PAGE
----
Armenia suffered from its reliance on Soviet-era military doctrines and weaponry that a conventional military could not manage against a more well-armed conventional force. Toward the end of the war, Armenia could have used its geography to embark on a war of attrition against Azerbaijan akin to the Taliban’s methods of holding out against NATO forces, but the country’s leader signaled for capitulation, giving way to an unpredictable future.

The capitulation of Armenia was met by a trilateral agreement between Yerevan and Baku, mediated by Moscow. Though Azerbaijan had won the war, many people have mused that Russia was the true winner. The Kremlin, which stayed idle most of the war, showed Armenia that it had to depend on Russia to survive, and expects complete loyalty from here on out. They also gained a near permanent foothold in the Karabakh region, solidifying Russia’s influence in the lower Caucasus.

The 2020 war was a hard lesson for Armenia—not only did it learn the error of its ways in not investing in defense after decades of stagnation and reliance on Soviet-era weaponry, but it also learned first-hand what would happen to states that broke ranks with Russia. Such lessons have also been learned by countries like Georgia, Belarus, and Ukraine, all of which have had to respond in various ways when their citizens pushed back against pervasive Russian influence.

The war also showed Western hypocrisy when it came to human rights violations, as numerous executions and instances of cultural destruction took place under the Azerbaijani military, allegedly under Ilham Aliyev’s orders. Contrary to the framework of the Geneva Conventions, Azerbaijan has also refused to release Armenian POWs and has held mock trials for them in kangaroo courts, akin to what Russia has done with POWs from the Ukrainian Azov regiment.

Now the trilateral agreement faces increasing uncertainty, and “Russian peacekeepers” are clearly not living up to their name. Numerous ceasefire violations have taken place, primarily faulted to Azerbaijan, and all with little enforcement of the peace deal by Russia.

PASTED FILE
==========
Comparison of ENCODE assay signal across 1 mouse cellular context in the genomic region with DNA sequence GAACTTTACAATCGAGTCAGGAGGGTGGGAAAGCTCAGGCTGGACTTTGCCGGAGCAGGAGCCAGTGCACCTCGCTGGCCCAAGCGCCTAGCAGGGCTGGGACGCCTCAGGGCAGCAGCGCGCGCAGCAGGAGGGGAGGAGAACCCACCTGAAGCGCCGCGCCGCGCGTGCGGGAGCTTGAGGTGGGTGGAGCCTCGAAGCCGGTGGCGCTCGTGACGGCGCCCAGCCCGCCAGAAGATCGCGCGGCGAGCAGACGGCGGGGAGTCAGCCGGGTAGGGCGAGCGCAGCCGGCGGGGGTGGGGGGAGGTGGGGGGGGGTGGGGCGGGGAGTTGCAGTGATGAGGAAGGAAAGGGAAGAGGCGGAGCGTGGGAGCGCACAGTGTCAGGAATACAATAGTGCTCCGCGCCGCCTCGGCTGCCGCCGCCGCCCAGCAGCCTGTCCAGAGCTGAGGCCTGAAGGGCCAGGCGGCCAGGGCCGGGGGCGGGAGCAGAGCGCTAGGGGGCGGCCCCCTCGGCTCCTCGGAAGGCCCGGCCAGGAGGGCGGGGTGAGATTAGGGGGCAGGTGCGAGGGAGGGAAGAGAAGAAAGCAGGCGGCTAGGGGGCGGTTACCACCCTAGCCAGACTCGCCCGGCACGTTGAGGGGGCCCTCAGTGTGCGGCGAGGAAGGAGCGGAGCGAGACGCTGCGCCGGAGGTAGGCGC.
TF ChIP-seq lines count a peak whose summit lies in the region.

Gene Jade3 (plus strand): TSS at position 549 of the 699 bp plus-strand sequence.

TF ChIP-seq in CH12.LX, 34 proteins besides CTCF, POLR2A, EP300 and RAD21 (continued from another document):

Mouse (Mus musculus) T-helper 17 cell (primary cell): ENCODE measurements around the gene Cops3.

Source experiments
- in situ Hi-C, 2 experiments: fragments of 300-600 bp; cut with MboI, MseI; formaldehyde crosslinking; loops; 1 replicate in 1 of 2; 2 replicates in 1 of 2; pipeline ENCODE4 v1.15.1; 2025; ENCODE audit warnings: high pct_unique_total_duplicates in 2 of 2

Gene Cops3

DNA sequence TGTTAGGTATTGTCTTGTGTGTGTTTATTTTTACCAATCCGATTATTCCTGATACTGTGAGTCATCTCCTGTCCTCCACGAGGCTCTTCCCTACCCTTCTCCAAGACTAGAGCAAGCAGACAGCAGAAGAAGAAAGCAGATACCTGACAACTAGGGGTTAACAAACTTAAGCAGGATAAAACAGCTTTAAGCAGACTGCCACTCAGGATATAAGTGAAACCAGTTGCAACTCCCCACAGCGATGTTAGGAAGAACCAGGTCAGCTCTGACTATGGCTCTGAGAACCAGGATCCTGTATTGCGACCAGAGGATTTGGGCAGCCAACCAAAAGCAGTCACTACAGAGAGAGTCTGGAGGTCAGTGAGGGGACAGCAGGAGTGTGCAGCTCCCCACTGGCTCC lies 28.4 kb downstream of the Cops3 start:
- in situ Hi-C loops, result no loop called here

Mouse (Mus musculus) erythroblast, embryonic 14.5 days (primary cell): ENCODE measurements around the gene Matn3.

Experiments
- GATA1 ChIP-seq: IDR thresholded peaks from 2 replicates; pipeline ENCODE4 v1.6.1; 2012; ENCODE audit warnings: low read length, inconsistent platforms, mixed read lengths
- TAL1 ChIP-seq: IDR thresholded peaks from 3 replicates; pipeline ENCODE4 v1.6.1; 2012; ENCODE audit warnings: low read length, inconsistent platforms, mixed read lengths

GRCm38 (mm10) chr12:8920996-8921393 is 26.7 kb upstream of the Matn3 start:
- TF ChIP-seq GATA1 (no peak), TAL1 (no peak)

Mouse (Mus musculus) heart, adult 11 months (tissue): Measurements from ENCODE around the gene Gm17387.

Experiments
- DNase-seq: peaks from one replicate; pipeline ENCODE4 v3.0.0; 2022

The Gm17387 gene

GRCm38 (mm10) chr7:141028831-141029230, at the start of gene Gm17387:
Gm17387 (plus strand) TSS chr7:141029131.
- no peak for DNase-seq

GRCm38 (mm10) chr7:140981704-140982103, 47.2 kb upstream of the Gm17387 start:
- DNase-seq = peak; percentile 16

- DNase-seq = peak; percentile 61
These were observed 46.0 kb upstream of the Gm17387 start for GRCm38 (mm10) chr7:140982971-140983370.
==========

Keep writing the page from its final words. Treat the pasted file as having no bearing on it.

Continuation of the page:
Over the past year, Armenia has initiated a normalization process with Turkey. This has led to skepticism and division between Armenians and the diaspora, as the issue of genocide recognition from 1915 and the question of whether the Turkish government will keep Azerbaijan at bay loom large. Likewise, Turkish President Tayyip Erdogan has cozied up to Russia over the past several years, establishing a joint military base with Moscow in the Karabakh region, purchasing S400s despite wide NATO condemnation, and giving Russian oligarchs a haven from sanctions in Turkey. This has also put Yerevan in a predicament, with fears that Moscow would leave the country to its fate in order to placate Erdogan’s authoritarian government, and in the process seed new conflicts in NATO at the expense of its own allies.

Against the backdrop of the Ukraine war, Putin solidified an alliance with Ilham Aliyev on February 24th, causing new concerns in Yerevan. Armenia has taken an extremely neutral approach thus far, though fake news rumors at one point put the country on the international radar when, early in the war, NATO officials visited Armenia on rumors that they had sent their fixed wing aircraft to reinforce Russia’s invasion – an allegation that was proven false. Armenia has also seen a mass influx of Russian citizens and oligarchs who are bent on circumventing sanctions, putting a strain on their already vulnerable economy.

As the European Union has looked to divest away from Russian gas, Azerbaijan took full advantage, setting a landmark deal with the EU to supply gas to the continent until 2027. This has come with skepticism as EU Commission President Ursula von der Leyen called Aliyev “trustworthy” on her official Twitter. By effectively placating one dictatorship for another, Armenia once again has received the short end of the stick. This was further reinforced when Aliyev emphasized Armenians in Karabakh would not have special status under Azerbaijani authority, dismissing any autonomy for them and fueling more mutual antagonism between both nations.

Armenia is now a centerpiece on a chessboard between Turkey, Russia, and Azerbaijan, and with few allies and minor strategic importance to the wider international community, any wrong move could spell another humanitarian disaster right under the nose of the United Nations.